Paul L. Caron

Saturday, October 9, 2021

Michigan: A Dystopian Delta University

Chronicle of Higher Education:  The Dystopian Delta University, by Silke-Maria Weineck (Michigan):

Michigan LogoOrgan loss, cancer, pregnancy — at Michigan, in-person teaching exemptions are hard to come by.

Joy is everywhere,” our chief health officer intones in an online Covid briefing. “I actually can see joy,” our president says. “So much excitement, so much energy, joy,” affirms the vice president for student life. We’re back to in-person teaching at the University of Michigan at Ann Arbor.

Elsewhere on campus, we hear, a professor who can work for four hours on a good day — as long as she does so lying down —wonders if life will ever be the same. She suffers from long Covid, which creates a frightening mix of unpredictable and debilitating symptoms. A faculty member reports being in the throes of a panic attack; another vomiting from stress. Migraines swell. Professors are deeply worried about their unvaccinated children. Some are pregnant and are following reports that, if they catch Covid, they are at increased risk for severe illness, pre-term birth, and what the Centers for Disease Control and Prevention calls “other poor pregnancy outcomes.” One has lost four organs to cancer. Another one is still undergoing chemotherapy; her vaccination failed to give her any protection. A professor in his 70s, with long-term and serious health complications, checks his email. All of them tell us they got the same message: Their request to either teach remotely or to go on medical leave has been denied by “Work Connections.”

So much joy.

My colleagues Rebekah Modrak, Michael Atzmon, and I have been collecting these stories here at the University of Michigan, where the fetishization of “the normal” steamrolls the most vulnerable among us — in the midst of the fourth wave of a pandemic that has killed one in 500 Americans. ...

Those not so lucky find themselves subject to the regime of Work Connections, described on its website as “an integrated disability management program developed by the University of Michigan to help employees and supervisors when an employee experiences an injury or illness that prevents working.” Work Connections is the kind of middle-management unit nobody knows about until they have to. You would expect to find them under HR, but they report to the director of enterprise strategic risk management, who reports to the chief financial officer. You might call it the Deep University.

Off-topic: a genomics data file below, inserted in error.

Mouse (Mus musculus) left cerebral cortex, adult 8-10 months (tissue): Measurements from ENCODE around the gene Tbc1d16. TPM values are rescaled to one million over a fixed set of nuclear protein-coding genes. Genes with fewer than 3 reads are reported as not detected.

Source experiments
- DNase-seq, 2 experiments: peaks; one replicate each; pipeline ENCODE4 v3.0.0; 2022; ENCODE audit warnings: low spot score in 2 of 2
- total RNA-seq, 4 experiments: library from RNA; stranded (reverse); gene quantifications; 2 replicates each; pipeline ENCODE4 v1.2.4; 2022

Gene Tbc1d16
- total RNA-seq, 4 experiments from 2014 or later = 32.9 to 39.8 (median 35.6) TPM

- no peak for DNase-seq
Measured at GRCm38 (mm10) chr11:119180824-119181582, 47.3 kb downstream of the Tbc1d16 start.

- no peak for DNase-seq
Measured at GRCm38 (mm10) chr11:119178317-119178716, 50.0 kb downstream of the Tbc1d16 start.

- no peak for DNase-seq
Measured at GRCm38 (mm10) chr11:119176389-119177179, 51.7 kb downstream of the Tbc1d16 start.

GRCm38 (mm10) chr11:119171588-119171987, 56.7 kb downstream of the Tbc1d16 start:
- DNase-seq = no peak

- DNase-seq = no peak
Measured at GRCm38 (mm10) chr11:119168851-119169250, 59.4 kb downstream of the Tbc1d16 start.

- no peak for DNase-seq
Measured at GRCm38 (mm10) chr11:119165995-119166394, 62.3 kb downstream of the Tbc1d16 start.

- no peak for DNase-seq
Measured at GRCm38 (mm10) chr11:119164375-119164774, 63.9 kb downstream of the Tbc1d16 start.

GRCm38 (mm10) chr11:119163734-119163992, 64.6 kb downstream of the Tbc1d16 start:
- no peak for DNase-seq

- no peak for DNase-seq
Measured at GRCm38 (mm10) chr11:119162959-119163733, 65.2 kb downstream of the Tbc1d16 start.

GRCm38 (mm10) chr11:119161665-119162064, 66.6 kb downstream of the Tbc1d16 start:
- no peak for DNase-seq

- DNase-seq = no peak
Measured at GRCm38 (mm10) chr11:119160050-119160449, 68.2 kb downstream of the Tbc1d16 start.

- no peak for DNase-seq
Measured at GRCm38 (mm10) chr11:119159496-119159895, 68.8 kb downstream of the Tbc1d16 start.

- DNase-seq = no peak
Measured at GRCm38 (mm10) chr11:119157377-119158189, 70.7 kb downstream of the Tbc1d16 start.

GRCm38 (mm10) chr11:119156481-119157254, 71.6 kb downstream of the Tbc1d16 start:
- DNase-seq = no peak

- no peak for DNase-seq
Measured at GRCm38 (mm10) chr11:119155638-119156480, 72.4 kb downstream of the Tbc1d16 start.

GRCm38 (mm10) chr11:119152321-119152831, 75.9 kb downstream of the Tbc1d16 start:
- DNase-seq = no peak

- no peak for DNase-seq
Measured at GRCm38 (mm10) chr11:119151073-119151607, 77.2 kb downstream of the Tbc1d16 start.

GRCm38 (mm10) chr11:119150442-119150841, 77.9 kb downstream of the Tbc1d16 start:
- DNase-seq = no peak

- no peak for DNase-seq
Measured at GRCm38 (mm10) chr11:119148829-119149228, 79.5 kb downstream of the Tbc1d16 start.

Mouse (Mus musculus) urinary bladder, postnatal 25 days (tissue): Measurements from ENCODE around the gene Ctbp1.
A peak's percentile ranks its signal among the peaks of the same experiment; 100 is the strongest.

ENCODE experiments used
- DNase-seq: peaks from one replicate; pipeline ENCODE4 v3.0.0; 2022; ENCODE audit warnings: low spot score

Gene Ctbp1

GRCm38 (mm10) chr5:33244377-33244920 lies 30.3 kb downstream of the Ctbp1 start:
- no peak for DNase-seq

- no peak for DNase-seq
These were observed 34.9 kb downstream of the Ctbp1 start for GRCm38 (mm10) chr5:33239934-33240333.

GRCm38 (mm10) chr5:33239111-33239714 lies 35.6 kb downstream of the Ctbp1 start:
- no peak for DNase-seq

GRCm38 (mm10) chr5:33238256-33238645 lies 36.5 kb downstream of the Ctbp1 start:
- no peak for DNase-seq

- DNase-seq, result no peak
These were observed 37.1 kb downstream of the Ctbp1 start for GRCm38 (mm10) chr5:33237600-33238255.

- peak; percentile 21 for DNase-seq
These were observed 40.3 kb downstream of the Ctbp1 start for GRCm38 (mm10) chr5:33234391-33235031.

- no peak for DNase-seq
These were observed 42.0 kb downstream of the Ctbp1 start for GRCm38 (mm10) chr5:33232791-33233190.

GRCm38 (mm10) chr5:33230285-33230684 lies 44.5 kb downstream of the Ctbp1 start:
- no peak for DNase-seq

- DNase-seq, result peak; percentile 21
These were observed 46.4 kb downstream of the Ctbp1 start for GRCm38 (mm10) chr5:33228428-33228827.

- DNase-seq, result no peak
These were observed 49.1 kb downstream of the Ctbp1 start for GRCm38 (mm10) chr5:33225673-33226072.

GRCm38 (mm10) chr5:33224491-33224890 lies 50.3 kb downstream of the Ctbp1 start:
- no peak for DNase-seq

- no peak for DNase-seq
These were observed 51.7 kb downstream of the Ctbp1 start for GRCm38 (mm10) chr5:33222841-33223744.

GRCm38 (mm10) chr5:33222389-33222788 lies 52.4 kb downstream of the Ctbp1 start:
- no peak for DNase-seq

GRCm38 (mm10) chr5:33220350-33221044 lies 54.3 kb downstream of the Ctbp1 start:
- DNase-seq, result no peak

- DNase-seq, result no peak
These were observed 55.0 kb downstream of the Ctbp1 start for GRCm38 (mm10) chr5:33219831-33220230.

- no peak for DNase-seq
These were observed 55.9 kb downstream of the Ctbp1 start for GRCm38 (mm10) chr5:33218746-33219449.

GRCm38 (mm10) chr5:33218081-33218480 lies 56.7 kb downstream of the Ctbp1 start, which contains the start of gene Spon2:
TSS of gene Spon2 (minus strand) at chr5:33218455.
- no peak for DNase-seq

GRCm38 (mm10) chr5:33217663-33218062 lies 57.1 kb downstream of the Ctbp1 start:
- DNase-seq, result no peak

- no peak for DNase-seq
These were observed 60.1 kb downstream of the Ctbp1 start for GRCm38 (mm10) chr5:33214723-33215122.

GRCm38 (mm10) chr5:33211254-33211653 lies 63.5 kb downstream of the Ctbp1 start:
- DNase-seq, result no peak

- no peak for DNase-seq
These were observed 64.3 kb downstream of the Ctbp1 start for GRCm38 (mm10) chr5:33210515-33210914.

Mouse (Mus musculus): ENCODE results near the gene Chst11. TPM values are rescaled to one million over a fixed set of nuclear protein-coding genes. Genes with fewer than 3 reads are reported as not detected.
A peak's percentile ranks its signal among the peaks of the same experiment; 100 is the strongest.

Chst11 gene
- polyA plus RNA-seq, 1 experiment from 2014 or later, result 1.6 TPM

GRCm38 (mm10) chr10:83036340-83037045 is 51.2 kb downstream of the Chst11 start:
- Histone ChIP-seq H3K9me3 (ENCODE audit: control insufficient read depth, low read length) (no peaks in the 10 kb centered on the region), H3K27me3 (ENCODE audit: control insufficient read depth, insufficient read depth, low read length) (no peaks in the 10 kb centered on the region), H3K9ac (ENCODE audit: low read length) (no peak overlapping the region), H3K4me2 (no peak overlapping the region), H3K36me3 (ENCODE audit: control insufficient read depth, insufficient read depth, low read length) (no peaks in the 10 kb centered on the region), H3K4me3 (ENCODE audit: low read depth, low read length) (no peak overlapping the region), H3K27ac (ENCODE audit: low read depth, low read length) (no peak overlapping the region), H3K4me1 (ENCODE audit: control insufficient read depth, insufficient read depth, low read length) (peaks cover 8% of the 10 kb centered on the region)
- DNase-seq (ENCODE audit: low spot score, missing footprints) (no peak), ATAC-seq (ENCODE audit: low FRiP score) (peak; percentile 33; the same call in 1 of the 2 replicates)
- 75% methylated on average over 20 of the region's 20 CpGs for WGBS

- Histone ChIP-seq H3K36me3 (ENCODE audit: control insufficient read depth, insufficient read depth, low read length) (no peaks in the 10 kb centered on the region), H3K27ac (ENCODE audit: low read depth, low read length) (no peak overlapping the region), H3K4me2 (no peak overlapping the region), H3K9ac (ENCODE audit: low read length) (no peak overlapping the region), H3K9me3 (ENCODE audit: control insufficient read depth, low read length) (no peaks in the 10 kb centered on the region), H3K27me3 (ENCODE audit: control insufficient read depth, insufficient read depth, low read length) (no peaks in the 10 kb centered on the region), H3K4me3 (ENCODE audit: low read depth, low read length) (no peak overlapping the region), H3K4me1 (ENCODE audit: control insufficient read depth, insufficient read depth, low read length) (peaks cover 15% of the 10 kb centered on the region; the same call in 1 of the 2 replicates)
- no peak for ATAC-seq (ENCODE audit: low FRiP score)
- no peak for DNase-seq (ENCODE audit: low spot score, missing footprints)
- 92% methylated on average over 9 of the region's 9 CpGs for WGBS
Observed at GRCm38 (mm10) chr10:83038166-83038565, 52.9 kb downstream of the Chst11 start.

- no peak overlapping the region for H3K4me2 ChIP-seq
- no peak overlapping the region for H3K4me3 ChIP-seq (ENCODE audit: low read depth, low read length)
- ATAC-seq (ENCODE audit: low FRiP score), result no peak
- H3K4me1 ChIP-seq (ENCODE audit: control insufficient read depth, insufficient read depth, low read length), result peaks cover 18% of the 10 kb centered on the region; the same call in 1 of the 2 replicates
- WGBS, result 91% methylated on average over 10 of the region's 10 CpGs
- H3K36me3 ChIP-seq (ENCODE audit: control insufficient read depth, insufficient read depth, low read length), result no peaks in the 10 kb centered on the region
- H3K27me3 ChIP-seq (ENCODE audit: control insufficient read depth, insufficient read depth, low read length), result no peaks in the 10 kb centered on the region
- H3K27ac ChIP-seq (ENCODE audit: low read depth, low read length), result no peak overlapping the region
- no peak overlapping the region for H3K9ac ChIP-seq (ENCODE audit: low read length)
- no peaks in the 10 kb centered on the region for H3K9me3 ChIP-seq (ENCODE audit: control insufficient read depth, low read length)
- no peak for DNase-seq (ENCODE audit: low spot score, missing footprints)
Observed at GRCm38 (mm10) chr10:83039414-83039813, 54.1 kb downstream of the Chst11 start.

Ostensibly, they assist faculty and staff who fall too ill to work or to work full time, though I cannot recall a single helpful thing they did for me when I had to go on medical leave a few years back. Their greatest power right now is the power to “validate” your medical concerns if you say you need to teach remotely to remain safe or to keep the ones you love safe. Mostly, though, they invalidate. ...

[W]e are told to get comfortable with risk here at the University of Michigan. “Everything each of us does involves a certain level of risk,” President Mark Schlissel writes in response to a faculty petition that asks for greater flexibility, support for parents, better response metrics, a plan for when things go south. “Every day, we calculate the level of risk we are willing to accept balanced against the importance of the task at hand. We all recognize the risk of auto crashes, yet most of us accept that risk by driving to campus each day to teach, serve others, or help patients heal.”

The analogy is, of course, an embarrassment. The university doesn’t force folks to drive if they’d rather take the bus. Car crashes killed 38,680 people in the U.S. last year — while Covid killed 375,000. Many faculty can easily teach and serve their community online. Telling a cancer patient to teach in person is like telling her to drive a car without seatbelts and with rotten brakes. ...

There is a famous economics paper, “Labor Contracts as Partial Gift Exchange,” that explains how when employers treat employees better than they absolutely have to, their employees will reciprocate. (Possibly we didn’t need a Nobel-winning economist to explain that.) They will also be happier. They will feel as if their institution does not simply talk about equity but actually seeks to ensure it. Such an institution would not inflict abject fear on some of its workers. It would trust them when they say what they need to thrive.

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